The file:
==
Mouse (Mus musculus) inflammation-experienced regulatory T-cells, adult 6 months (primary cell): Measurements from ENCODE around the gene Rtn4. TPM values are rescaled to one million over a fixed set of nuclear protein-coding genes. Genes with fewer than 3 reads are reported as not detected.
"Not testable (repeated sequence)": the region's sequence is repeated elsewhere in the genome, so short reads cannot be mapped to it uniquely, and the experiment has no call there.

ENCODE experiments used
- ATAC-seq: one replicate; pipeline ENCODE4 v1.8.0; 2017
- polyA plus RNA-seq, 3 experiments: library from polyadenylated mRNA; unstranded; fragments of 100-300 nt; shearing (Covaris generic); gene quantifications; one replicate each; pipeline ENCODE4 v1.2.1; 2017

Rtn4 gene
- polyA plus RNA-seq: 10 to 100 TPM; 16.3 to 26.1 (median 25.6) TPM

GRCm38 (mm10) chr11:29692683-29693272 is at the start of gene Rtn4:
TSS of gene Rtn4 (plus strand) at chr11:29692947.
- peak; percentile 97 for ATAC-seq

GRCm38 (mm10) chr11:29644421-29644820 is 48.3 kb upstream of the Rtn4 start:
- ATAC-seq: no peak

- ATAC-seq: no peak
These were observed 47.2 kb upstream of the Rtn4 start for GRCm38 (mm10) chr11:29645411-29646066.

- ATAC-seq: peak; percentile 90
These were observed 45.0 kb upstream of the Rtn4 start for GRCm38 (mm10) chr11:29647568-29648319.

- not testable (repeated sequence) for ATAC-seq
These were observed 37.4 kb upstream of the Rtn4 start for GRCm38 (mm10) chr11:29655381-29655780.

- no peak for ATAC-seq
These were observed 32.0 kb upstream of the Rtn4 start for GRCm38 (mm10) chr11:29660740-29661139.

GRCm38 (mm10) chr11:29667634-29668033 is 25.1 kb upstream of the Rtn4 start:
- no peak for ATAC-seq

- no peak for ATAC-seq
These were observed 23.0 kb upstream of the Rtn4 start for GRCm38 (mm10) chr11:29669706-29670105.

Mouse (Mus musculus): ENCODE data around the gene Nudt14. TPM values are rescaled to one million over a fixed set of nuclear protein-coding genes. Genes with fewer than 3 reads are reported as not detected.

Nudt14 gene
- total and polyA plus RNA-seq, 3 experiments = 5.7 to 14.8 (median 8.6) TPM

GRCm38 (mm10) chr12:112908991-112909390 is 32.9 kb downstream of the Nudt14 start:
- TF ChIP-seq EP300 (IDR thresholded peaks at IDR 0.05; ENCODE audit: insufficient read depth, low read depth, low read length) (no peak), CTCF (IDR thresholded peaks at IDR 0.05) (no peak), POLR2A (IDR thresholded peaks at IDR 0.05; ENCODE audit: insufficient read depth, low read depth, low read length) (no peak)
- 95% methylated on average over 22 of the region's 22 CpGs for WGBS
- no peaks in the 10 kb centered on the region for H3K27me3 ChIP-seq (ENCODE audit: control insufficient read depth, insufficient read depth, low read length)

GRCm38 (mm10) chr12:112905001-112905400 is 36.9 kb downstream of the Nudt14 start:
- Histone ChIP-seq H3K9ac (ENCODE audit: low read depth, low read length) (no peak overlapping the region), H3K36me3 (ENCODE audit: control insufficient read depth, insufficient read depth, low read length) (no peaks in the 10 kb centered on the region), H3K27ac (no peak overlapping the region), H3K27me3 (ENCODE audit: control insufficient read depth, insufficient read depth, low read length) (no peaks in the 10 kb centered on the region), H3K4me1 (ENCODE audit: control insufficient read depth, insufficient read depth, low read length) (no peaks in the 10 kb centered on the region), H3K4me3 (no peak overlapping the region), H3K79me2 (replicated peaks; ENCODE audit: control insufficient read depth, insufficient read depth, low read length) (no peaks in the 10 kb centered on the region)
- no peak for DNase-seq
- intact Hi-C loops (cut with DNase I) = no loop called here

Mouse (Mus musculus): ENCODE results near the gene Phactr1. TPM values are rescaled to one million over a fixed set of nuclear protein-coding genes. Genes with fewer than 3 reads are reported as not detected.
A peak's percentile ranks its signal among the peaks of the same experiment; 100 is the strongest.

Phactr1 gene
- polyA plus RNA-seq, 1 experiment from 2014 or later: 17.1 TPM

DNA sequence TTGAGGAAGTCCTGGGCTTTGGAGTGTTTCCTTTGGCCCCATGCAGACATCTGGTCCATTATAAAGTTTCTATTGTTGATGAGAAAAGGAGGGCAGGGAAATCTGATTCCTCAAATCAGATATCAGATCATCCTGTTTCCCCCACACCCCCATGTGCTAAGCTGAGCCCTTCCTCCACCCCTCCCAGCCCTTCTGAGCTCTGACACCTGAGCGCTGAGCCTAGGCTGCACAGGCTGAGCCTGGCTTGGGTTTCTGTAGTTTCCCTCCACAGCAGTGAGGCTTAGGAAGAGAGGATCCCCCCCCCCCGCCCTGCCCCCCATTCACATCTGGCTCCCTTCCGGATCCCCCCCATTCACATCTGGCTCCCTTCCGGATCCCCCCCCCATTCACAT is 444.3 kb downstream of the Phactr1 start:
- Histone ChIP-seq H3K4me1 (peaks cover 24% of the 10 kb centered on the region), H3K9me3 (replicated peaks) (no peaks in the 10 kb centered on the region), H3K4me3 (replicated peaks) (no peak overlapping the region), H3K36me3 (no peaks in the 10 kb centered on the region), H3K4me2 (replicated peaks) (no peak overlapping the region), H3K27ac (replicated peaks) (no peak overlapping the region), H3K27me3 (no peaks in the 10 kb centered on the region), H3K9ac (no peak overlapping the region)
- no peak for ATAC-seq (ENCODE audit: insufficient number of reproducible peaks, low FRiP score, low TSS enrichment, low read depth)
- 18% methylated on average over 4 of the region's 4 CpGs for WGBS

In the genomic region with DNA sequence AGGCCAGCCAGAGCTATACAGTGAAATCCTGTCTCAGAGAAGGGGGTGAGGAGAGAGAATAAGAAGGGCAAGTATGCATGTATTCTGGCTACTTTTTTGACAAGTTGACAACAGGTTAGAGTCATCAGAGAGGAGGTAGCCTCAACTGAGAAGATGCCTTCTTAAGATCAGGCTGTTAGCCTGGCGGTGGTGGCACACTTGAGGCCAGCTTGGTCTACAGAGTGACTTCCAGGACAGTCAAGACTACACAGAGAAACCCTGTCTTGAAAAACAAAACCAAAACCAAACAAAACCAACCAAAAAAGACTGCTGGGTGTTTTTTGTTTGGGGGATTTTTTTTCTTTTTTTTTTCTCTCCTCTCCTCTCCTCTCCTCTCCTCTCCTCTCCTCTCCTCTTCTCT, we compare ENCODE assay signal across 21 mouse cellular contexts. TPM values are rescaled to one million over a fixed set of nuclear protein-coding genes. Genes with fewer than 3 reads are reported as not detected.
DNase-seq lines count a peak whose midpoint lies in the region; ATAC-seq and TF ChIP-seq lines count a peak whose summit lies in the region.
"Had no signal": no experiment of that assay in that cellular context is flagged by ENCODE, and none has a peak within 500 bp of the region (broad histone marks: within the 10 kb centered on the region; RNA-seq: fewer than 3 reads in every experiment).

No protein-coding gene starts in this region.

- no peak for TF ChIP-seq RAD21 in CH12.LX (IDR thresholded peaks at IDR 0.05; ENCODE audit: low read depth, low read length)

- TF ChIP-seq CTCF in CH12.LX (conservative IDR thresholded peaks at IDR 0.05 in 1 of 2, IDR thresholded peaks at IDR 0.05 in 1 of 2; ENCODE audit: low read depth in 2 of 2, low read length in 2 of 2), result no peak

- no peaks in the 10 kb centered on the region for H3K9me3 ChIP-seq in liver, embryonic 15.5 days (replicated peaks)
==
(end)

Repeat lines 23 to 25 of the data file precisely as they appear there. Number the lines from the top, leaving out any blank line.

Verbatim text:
- no peak for ATAC-seq
These were observed 23.0 kb upstream of the Rtn4 start for GRCm38 (mm10) chr11:29669706-29670105.

Mouse (Mus musculus): ENCODE data around the gene Nudt14. TPM values are rescaled to one million over a fixed set of nuclear protein-coding genes. Genes with fewer than 3 reads are reported as not detected.